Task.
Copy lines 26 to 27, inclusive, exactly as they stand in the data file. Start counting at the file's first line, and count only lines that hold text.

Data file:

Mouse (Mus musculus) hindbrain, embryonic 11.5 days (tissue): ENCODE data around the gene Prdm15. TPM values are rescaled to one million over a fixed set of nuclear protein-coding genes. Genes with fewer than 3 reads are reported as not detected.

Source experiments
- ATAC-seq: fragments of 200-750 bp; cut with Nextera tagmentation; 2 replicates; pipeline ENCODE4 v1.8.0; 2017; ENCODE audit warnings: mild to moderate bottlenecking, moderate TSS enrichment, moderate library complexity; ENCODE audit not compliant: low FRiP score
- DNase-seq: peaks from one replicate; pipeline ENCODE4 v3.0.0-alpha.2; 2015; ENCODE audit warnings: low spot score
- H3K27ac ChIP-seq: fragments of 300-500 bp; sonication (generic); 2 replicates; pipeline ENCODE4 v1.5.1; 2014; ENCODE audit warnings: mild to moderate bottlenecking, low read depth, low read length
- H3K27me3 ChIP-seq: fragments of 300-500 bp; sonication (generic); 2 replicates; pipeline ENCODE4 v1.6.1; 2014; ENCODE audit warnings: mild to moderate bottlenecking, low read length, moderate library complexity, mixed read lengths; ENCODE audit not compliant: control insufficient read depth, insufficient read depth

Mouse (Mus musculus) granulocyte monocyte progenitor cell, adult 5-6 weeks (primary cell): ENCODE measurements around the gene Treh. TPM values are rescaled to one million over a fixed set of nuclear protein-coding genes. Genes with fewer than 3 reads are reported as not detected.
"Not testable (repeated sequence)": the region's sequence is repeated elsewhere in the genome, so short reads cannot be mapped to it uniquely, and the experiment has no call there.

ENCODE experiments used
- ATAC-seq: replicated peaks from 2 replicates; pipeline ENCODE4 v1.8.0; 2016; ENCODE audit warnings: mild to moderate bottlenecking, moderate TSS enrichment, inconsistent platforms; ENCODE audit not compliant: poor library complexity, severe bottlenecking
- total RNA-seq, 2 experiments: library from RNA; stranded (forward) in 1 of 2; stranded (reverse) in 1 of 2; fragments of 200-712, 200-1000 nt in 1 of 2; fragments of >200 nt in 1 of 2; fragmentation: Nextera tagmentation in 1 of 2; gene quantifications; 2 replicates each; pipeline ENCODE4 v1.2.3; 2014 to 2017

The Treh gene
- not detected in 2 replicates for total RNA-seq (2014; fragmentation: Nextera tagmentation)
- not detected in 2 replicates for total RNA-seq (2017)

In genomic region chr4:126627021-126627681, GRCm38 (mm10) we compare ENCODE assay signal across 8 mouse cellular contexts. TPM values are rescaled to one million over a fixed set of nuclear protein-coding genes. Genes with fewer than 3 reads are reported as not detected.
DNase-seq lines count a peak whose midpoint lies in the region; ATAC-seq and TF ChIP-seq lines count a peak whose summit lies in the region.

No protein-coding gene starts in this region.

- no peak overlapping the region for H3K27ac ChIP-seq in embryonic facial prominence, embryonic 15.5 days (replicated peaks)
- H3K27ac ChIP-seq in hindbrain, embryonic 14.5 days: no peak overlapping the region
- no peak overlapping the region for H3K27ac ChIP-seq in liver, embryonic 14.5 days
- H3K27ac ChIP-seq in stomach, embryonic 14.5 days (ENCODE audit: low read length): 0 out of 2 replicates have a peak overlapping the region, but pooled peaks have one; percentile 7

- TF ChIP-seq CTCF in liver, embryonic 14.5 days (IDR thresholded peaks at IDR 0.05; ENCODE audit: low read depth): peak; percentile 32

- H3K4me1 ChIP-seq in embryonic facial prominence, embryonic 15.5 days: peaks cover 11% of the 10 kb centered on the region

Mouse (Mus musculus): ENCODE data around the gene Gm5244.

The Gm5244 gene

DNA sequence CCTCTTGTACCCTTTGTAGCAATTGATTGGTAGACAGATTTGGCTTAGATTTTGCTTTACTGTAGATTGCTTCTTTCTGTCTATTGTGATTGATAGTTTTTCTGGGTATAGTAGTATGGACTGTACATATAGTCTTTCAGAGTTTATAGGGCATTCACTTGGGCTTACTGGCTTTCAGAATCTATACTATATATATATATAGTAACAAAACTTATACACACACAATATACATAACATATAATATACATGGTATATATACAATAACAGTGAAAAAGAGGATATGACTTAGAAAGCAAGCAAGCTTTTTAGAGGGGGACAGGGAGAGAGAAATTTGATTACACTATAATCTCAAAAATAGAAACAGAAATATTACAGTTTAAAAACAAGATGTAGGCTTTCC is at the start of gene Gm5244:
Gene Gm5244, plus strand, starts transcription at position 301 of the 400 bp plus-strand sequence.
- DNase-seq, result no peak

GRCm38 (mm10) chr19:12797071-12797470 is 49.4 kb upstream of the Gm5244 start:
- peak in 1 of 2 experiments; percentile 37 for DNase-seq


DNA sequence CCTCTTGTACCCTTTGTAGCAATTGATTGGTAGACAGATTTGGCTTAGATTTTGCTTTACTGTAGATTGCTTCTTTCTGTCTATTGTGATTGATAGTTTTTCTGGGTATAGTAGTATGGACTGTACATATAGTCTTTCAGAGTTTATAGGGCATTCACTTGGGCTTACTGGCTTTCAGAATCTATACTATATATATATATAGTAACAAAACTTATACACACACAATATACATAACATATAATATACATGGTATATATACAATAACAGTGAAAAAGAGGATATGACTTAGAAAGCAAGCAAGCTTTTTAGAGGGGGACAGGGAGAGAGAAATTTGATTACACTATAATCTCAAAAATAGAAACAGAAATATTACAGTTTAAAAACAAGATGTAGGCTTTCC is at the start of gene Gm5244:
Gene Gm5244, plus strand, starts transcription at position 301 of the 400 bp plus-strand sequence.